The rain was a big story at this year’s Outback. I, like most people I talked with, expected a few scattered showers (as per the forecast) but was not prepared (mentally) for hours of rain and at times a straight-up torrent. That made the OC & E section more challenging than expected as our tires sank into soft, moist dirt.
I was soaked to the bone on the first day of riding. But not once did I feel bad about it.
It’s one thing to get wet commuting home from work; but being out there in such a beautiful place on such a grand adventure, the rain just became another part of the experience. In some ways I feel like rain brings me closer to the environment I’m riding through. And on a ride like this, wet weather has advantages. For one, it made tire tracks easier to follow. The rain also tamped down dusty sections and firmed up loose stuff that (I heard) last year was much more difficult to ride.
As Friday wore on I decided to ride at least to Silver Lake, about 120 miles into the route and a popular place for those on a three-day schedule. Silver Lake also has the first store directly on the route and at this point in our ride — with lots of rain and some real miles in our legs — it was a must stop. My impromptu riding partner David Boerner and I rolled up to the store around 5:30 pm and filled a bag with drinks and food. Doritos, coffee, trail mix, fruit, cheese — whatever we could find. As we sat on a curb trying to warm up other riders rolled in and did the same thing. One guy was shivering so much his foot-long hot dog nearly slipped out of the bun.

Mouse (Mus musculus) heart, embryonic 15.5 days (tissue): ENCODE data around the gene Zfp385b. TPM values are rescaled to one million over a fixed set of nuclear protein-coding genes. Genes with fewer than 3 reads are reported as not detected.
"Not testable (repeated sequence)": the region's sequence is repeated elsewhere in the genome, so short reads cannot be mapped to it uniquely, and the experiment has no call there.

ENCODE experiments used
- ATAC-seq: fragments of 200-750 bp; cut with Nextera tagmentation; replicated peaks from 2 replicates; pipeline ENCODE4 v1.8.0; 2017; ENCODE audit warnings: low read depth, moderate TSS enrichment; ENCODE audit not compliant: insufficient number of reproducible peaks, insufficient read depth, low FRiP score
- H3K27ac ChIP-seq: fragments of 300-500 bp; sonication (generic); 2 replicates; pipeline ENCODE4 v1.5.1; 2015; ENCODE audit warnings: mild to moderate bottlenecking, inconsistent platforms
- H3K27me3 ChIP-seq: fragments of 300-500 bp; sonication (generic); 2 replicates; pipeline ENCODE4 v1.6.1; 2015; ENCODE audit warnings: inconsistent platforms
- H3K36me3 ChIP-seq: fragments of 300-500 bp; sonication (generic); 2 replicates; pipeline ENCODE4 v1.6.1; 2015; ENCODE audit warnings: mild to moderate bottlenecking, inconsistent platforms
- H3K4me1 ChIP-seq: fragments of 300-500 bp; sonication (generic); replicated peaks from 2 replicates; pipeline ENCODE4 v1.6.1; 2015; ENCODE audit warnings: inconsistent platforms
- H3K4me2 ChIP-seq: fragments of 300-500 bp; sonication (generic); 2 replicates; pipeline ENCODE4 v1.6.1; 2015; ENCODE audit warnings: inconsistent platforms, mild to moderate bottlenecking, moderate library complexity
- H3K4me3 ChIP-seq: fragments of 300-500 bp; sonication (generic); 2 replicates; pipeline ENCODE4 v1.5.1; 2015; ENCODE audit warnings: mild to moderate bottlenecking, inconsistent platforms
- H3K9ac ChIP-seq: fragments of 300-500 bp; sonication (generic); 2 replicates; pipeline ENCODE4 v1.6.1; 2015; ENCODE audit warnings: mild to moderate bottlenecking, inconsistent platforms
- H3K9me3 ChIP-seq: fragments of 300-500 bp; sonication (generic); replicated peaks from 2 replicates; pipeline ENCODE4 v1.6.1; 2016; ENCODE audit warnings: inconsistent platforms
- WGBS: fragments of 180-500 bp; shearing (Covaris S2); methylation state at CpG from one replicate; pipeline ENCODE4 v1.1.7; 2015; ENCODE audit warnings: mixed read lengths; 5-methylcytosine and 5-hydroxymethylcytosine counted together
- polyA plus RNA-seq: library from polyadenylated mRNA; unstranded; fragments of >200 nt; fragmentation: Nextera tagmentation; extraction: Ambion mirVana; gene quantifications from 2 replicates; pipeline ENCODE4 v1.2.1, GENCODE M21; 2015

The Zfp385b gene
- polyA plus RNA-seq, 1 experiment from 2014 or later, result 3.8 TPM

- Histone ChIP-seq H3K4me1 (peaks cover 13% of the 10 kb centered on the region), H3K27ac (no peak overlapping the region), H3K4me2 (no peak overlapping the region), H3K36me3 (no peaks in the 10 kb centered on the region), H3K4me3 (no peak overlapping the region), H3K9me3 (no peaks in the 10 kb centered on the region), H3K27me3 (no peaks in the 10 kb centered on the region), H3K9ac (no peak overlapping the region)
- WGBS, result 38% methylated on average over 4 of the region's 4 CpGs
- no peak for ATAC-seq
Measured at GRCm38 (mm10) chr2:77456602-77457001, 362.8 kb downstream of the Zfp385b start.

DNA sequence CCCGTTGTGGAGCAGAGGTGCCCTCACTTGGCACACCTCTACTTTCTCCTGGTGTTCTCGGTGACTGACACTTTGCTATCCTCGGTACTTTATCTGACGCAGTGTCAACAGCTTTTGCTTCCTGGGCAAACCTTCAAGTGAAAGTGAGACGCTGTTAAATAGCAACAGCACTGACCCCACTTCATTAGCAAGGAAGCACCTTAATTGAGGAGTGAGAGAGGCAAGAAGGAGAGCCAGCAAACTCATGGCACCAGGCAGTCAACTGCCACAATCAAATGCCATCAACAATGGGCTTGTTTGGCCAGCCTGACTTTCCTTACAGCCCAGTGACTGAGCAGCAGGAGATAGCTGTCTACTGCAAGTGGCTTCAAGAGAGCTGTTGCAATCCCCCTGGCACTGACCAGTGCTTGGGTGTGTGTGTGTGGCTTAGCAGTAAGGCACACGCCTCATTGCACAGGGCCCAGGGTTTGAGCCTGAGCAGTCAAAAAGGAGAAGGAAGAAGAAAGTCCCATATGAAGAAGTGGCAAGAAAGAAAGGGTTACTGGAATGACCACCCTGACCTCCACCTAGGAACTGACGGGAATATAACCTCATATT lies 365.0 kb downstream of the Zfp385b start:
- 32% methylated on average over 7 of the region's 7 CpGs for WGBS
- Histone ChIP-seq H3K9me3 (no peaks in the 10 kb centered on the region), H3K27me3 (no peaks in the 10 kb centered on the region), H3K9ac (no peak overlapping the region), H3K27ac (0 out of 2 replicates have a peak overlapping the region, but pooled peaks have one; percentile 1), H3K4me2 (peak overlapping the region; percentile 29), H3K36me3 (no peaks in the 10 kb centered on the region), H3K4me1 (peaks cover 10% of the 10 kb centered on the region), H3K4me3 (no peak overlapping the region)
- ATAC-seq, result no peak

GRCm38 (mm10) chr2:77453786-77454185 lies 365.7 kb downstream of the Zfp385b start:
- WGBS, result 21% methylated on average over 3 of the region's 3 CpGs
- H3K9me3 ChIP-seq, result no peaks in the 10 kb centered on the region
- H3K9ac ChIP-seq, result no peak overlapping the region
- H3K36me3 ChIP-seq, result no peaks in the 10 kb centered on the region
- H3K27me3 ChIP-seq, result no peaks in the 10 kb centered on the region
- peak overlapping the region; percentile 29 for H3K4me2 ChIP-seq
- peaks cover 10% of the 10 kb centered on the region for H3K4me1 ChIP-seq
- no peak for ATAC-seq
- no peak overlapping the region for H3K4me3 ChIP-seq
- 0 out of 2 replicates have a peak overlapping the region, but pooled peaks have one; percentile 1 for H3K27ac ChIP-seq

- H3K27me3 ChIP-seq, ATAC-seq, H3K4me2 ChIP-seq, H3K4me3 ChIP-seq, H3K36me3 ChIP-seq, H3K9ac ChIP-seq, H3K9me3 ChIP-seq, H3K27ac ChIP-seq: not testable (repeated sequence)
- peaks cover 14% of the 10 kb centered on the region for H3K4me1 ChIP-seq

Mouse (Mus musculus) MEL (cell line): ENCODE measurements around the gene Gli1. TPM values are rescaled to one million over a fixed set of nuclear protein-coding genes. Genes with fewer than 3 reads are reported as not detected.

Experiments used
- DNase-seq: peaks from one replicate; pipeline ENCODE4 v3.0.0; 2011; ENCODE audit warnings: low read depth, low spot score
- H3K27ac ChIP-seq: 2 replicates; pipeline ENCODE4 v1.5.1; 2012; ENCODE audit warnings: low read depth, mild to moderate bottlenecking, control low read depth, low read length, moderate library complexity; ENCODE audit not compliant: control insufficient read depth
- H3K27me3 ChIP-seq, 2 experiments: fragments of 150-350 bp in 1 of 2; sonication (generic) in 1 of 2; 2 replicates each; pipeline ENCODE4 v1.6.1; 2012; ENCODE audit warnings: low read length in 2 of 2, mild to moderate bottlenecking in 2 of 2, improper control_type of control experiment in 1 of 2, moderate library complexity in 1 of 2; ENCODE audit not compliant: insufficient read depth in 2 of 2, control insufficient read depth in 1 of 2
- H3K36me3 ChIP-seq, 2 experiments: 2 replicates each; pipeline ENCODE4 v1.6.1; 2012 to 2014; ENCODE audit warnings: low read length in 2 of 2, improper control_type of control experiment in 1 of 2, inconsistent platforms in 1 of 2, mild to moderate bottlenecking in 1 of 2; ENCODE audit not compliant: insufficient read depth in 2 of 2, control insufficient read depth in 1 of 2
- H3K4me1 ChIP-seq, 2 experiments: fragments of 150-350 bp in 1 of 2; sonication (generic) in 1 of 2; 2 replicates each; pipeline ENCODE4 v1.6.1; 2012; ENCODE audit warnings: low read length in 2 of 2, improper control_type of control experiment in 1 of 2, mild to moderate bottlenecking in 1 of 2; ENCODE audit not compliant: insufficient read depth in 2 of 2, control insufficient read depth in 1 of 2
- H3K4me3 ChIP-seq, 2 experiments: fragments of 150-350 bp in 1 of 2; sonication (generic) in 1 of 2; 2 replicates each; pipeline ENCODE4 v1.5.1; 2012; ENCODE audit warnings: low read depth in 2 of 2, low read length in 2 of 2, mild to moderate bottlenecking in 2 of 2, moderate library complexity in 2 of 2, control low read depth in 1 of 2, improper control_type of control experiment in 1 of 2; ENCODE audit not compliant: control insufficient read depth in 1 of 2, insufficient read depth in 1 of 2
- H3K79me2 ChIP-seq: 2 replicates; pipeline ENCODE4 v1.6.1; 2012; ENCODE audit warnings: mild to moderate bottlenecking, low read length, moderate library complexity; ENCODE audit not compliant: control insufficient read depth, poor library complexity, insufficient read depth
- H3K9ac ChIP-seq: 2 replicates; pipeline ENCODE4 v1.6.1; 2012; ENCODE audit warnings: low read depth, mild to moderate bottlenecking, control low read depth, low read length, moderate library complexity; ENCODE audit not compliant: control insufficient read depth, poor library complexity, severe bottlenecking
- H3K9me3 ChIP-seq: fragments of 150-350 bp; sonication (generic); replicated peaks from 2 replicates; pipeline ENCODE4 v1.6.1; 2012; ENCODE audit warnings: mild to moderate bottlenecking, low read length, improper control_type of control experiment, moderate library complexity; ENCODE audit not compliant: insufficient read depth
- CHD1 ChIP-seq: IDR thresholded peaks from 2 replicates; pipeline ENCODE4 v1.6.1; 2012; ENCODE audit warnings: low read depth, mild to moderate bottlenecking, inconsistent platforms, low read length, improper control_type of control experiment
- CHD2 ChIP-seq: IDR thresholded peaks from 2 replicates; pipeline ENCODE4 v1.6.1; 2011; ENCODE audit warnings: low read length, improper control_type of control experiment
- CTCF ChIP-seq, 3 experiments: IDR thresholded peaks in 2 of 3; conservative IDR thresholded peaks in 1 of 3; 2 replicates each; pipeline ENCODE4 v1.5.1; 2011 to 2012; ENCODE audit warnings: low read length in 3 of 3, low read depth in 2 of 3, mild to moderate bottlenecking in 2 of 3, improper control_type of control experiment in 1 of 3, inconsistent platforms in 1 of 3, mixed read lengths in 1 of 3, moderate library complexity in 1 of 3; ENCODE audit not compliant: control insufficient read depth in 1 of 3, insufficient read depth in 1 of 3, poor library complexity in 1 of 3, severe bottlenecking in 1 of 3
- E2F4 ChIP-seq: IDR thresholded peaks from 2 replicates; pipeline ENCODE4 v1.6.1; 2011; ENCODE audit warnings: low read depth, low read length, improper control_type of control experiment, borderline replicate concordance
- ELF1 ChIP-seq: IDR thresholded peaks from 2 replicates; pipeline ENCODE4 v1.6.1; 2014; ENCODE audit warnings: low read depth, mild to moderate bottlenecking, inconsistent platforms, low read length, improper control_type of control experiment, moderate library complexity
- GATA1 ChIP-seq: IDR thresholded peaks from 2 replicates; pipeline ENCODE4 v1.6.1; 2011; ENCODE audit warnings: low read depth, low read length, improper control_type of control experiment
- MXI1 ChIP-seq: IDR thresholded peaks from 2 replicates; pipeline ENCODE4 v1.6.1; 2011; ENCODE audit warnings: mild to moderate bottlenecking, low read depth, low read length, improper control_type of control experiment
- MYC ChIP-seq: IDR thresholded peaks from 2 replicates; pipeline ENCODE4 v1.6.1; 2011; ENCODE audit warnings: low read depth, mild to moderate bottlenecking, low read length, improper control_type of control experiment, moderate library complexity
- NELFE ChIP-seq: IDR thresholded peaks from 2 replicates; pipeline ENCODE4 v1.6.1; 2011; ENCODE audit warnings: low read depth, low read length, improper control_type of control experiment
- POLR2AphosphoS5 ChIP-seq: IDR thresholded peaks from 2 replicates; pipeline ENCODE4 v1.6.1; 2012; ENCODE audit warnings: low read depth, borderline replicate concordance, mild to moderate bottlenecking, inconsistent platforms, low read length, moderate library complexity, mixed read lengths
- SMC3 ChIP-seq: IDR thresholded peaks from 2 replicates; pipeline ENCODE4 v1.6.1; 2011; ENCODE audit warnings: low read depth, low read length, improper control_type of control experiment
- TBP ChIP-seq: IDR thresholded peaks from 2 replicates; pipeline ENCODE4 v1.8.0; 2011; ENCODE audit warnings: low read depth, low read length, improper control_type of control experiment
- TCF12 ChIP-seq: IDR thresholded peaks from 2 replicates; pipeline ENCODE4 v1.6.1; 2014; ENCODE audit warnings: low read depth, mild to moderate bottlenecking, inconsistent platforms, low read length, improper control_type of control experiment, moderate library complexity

North of Silver Lake the road opened up. Way up. David and I rode due north, headed for Fort Rock hopefully by sunset.
David opted for dinner at The Waterin’ Hole Tavern in Fort Rock (about mile 140) but I wanted to keep riding so I headed north into the Deschutes National Forest. At about 9:30 pm I pulled over and set up camp on a bed of pine needles so soft my tent stakes barely stayed in the ground. It had been a 14-hour day. I fired up my stove, heated up some lentils, threw in some cheese and Doritos, then tucked into my sleeping bag. As I dozed off I heard the familiar sound of bike tires on gravel. It was David. “Hey J Maus!” he yelled as he rolled by, “Looks like you found a nice spot. See you up the road!”
The next day would be the hardest, but also the most memorable day on a bike I have ever experienced.
My plans for this ride were completely open. I figured I would be somewhere behind the racers and ahead of the folks who would take six days. I wanted to focus on the ride and was ready to push my limits. I also needed to get home and get back to family and work.
With no plan I figured I would just ride and see how things went. I’m not sure when on Saturday I decided to do it, but for some reason I told myself I would finish the entire route. Part of me couldn’t imagine riding 210 miles in one day (that’s 30 miles longer than I’d ever ridden at one time); but another part of me was saying, “Why not?”
So, with my music at full volume (my Buckshot Pro bluetooth speaker/lamp/power-source is one the best things I brought) I pedaled through the red roads and lava fields of the Deschutes National Forest (east of Paulina Lake and La Pine) and set out for Prineville.